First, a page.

Since we are seeing the majority of the war via the eyes of Amuro, at least on the Earth Federation’s side, we very quickly get to see how psychologically shocking it is to witness death up close and personal. It’s far worse when one recognises that their own actions had a direct impact on said deaths, such as taking down the opposing mobile suits via a fiery explosion, killing the pilots instantly. You can only stay numb to it for so long before it catches up to you. When that begins to happen with Amuro, everyone needs him to “get over his shite,” essentially, as quickly as possible, so he can keep on fighting the fighting.

This is so fucking hard to watch because of the spiral of depression and the sombre sense of helplessness is overpowering him. I want to yell at all of the adults and tell them that he’s just a kid and they really need to give him a break. Then I’m reminded of the soldiers of who fought in World War II, kamikaze pilots, for example, that were probably not much older than dear Amuro; the grief and fear that they must have felt while trying to fulfil their patriotic duties. It doesn’t get more fucking real than this and, honestly, it can’t be computed or quantified into mere words.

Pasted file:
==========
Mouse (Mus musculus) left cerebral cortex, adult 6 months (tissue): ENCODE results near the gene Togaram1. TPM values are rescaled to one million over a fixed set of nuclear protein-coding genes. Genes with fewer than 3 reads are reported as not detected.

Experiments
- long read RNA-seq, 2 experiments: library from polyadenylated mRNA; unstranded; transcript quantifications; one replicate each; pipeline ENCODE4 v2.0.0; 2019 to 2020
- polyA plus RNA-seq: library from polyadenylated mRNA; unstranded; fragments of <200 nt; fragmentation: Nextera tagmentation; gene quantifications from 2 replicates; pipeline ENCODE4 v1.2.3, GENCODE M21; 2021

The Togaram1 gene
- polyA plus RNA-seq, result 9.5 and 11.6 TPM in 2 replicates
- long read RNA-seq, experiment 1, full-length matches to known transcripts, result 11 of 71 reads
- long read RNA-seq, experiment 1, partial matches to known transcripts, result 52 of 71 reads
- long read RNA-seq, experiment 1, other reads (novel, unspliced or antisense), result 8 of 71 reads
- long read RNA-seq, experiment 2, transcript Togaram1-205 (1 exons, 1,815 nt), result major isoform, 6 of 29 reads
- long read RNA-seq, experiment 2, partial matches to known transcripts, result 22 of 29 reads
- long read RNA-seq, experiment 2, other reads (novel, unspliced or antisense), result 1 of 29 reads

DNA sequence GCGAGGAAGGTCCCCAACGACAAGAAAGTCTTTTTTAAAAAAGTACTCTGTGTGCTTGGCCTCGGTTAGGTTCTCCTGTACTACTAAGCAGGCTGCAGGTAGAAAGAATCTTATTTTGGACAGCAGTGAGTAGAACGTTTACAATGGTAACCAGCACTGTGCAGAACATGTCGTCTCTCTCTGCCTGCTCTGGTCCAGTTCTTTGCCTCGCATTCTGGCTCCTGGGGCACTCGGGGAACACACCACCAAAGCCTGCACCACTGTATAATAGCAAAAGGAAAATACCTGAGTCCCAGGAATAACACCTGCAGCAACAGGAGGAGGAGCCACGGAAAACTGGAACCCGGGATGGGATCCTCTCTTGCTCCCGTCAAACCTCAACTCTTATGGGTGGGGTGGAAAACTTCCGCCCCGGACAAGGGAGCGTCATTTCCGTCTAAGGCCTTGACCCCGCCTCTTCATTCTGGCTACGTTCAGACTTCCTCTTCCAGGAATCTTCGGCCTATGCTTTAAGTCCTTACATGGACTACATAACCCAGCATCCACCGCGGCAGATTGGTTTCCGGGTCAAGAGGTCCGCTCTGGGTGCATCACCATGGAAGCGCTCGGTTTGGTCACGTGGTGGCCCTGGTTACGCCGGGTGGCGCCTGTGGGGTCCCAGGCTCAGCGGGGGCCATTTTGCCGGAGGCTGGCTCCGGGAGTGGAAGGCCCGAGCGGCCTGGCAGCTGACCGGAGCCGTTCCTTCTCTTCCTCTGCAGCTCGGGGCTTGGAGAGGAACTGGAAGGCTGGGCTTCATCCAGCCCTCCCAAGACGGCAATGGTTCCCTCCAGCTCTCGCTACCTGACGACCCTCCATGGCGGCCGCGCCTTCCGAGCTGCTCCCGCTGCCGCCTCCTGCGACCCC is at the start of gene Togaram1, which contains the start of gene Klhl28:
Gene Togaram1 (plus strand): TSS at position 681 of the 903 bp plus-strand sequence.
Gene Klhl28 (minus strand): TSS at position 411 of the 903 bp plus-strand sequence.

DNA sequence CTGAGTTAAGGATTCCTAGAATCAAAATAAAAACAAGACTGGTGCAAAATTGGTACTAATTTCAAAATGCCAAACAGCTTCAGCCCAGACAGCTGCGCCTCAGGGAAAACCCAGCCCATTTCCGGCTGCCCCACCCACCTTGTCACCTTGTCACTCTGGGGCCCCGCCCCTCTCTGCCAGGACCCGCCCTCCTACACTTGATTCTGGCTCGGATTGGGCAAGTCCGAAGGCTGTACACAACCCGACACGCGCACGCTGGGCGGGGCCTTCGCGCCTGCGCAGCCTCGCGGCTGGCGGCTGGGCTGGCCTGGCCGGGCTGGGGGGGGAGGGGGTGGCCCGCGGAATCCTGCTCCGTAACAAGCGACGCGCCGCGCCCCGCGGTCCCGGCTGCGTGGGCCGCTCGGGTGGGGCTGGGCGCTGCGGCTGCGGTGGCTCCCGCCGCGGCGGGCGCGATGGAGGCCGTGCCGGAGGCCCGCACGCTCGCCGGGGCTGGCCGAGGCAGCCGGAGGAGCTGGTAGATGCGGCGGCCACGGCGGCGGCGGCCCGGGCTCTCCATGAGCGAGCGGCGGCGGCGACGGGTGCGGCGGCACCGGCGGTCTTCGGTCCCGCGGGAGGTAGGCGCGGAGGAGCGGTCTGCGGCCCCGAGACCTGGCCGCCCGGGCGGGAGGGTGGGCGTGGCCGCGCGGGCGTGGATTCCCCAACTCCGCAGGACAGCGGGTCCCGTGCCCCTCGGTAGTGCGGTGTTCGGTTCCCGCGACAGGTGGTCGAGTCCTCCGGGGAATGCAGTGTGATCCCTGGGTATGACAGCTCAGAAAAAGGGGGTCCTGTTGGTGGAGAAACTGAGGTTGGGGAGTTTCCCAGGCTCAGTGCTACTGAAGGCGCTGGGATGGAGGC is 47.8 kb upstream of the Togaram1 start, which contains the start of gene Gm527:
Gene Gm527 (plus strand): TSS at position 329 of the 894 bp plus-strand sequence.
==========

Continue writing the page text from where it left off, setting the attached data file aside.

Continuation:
I’m approximately ten episodes into this forty-three segment series and… I have no idea what to expect. Every time I start to predict something, it partially occurs but it brings with it a shitstorm of unforeseen twists that leave me gasping with both frustration and insatiable intrigue. I have a few blogging chums that are big fans of mecha anime, particularly the Gundam franchise and I’m considering hitting them up because I have so many thoughts and keeping them to myself is starting to get overwhelming.

While it’s too early to tell at this point, if Mobile Suit Gundam keeps up this level of storytelling and thematic, allegorical characteristics, at the very least, I have no doubt in my mind it will become one of my top five anime serials of all-time.

You can catch all forty-three episodes of Mobile Suit Gundam over on Funimation and CrunchyRoll. If you’re interested in a truncated version, then the film trilogy is currently streaming over on Netflix (US).

Native:  機動戦士ガンダム
Source: Original
Demographic: Shōnen
Genre: Military Sci-Fi, Mecha
Season: Spring 1979
Episodes: 43
Studio: Nippon Sunrise
Director: Yoshiyuki Tomino
Content Warnings: Strong violence including mecha violence, bombings, and fisticuffs. Mild blood. Deaths (moderate in presentation) including mass death, death of children, and military-related killings. Depiction of displaced peoples and refugee experiences. Strong depiction of wartime trauma including post-traumatic stress and severe depression in a teenage soldier. Mild sexual innuendo. Preparation and consumption of food. Mildly strong language. Mild alcohol consumption.
AniList: Kidō Senshi Gundam
Streaming: Funimation, CrunchyRoll, Netflix (Film Trilogy), Anime Lab (Aus)